How to Find and Work with a Mentor - and Why You'll Benefit from Being One
By: Ken Blanchard and Claire Diaz-Ortiz
Published: May 2, 2017
Publisher: William Morrow
I have never worked in the business world, instead, I worked in human service and education. I never had a mentor in that form of the word, but I did have people I could go to for advice, like fellow counselors in my office and people that worked in similar agencies as myself. But, I was never assigned a mentor or sought one out during my work as a social worker. As a substitute teacher, I am kind of an outsider. I just come in once in awhile and fill-in. But, within our district and in the state of Iowa, there is a teacher leadership program that uses teacher leaders and mentors within the district and through their education agency to offer mentoring to new and seasoned teachers. I've seen the changes in our own district over the last few years from that program and believe it has offered numerous benefits to staff and students.
In ONE MINUTE MENTORING, the authors take a fictional scenario and make it a realistic example of a mentor/mentee relationship. Blanchard, a management expert and well-known author, and Diaz-Ortiz, named on of the 100 Most Influential People in Business by Fast Company, join together to share the importance of being a mentor and being mentored. By offering the example of an overworked and stressed executive and a underachieving sales associate, many of us can identify with their struggles. This book shares how the two of them could help each other find a new passion in their careers and maybe offer some insight to inspire each of us to reach our highest potential.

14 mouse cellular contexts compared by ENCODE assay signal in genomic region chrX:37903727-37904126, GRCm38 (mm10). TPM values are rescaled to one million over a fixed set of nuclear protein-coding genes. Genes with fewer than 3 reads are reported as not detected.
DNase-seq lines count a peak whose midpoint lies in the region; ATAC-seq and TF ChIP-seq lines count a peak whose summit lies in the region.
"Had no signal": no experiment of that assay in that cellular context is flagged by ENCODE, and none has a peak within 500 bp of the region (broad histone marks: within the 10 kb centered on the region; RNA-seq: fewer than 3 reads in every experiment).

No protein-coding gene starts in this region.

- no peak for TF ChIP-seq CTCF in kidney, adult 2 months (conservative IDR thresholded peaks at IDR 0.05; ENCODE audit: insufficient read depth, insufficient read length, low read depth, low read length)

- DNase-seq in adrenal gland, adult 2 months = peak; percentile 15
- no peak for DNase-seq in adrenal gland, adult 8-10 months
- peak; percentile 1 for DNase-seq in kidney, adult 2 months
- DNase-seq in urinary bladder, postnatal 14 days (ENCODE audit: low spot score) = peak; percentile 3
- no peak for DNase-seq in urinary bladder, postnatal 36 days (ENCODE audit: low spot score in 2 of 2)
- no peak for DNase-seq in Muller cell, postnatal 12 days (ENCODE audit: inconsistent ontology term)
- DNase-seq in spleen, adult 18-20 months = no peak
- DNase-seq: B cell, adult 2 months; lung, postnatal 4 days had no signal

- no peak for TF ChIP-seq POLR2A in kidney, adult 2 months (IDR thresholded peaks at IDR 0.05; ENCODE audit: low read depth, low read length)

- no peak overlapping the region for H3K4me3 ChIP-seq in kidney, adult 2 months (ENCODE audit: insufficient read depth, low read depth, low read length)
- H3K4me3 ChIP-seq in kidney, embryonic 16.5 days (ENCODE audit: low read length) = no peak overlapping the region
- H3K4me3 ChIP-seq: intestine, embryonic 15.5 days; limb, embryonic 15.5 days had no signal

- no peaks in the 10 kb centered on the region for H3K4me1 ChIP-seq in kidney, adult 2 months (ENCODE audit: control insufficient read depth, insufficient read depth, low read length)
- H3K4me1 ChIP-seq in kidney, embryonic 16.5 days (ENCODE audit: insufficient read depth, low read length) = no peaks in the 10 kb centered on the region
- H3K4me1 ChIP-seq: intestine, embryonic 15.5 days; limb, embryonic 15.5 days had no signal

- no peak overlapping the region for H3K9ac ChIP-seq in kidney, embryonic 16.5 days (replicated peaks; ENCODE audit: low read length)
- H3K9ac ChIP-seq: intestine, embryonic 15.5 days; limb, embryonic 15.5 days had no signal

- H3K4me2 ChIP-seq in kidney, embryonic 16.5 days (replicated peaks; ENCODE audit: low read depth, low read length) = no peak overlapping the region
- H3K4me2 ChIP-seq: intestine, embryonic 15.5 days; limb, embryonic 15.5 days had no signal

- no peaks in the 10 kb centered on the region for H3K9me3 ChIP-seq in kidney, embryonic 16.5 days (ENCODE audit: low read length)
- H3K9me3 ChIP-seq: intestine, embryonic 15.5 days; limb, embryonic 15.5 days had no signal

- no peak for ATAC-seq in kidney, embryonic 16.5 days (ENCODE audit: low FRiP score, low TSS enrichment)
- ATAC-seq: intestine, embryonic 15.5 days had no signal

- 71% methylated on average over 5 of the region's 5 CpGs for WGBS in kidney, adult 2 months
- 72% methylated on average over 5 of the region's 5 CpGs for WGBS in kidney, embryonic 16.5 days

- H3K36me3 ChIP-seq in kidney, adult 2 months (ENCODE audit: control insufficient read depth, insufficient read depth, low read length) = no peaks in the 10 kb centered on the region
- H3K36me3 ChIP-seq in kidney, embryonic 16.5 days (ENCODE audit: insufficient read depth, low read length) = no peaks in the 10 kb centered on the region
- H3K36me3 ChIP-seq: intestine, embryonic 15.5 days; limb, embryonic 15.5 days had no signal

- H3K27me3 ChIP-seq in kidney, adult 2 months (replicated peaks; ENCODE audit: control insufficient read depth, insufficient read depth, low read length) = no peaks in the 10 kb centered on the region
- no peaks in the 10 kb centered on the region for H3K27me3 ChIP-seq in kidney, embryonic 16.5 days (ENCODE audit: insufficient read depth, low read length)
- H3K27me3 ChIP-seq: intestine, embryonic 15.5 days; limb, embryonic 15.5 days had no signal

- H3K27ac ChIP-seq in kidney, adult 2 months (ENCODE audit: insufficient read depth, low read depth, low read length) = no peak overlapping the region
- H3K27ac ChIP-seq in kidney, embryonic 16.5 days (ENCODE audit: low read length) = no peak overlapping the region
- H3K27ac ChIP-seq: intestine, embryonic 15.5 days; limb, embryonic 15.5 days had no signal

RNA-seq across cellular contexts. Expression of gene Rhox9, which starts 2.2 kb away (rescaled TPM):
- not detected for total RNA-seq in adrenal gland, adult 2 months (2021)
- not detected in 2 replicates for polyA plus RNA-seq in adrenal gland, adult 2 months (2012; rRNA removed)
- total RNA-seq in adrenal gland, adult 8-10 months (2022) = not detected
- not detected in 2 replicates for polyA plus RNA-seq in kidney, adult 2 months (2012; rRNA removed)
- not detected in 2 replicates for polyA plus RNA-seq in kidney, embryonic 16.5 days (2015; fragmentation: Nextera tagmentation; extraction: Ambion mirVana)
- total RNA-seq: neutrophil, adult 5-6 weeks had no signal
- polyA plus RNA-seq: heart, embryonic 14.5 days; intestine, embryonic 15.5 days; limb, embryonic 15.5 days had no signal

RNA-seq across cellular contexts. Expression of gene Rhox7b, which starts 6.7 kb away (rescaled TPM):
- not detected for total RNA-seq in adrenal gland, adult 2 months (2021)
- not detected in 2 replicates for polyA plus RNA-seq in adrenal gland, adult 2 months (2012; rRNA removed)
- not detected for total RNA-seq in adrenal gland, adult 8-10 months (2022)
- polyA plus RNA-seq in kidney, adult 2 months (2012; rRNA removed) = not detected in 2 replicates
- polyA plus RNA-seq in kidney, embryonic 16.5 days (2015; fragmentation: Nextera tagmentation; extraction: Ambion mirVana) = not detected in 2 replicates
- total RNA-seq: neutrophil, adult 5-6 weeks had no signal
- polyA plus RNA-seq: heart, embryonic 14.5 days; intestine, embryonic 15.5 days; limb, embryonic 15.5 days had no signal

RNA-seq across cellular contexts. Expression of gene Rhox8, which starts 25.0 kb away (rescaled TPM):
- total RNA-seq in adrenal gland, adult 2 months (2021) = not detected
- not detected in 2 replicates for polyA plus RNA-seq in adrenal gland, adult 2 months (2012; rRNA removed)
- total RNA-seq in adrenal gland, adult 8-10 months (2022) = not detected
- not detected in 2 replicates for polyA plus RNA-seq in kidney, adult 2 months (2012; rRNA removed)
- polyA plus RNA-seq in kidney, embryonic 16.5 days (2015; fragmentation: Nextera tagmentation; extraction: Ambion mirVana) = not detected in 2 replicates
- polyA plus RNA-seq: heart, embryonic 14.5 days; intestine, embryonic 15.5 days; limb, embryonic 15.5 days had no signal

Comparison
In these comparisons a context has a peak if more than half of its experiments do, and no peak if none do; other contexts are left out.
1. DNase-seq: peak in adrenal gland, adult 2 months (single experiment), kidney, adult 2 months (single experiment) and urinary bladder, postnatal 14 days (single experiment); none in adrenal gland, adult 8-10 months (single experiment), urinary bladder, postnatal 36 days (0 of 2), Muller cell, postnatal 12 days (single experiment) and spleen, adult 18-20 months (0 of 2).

As someone who hasn't worked in the business world, I was afraid I couldn't relate to the stories shared in this "parable of two employees". But, I did and found it offered me a new way to see my role as a member of the school staff, a member of the numerous boards I am on, and as a member of my community. Realizing that mentors don't have to be in the same field as the person they are mentoring was eye-opening. I assumed teachers have to mentor teachers, but not necessarily. Thinking about our own children and the paths that lie ahead of them as they approach college and careers, I hope they can find someone to offer insights and advice. Someone they can call, have lunch with, email, or check in with that will support them in a different way than a parent, co-worker, or boss would.
This book offered a simple approach to the idea of mentoring and was a very quick read, reading it in just a couple hours. If I was an employer, I would be handing this over to every new employee and making it their first assignment. Then helping them make connections to find a mentor in their life.
|Ken Blanchard, Ph.D. - source|
|Claire Diaz-Ortiz - source|
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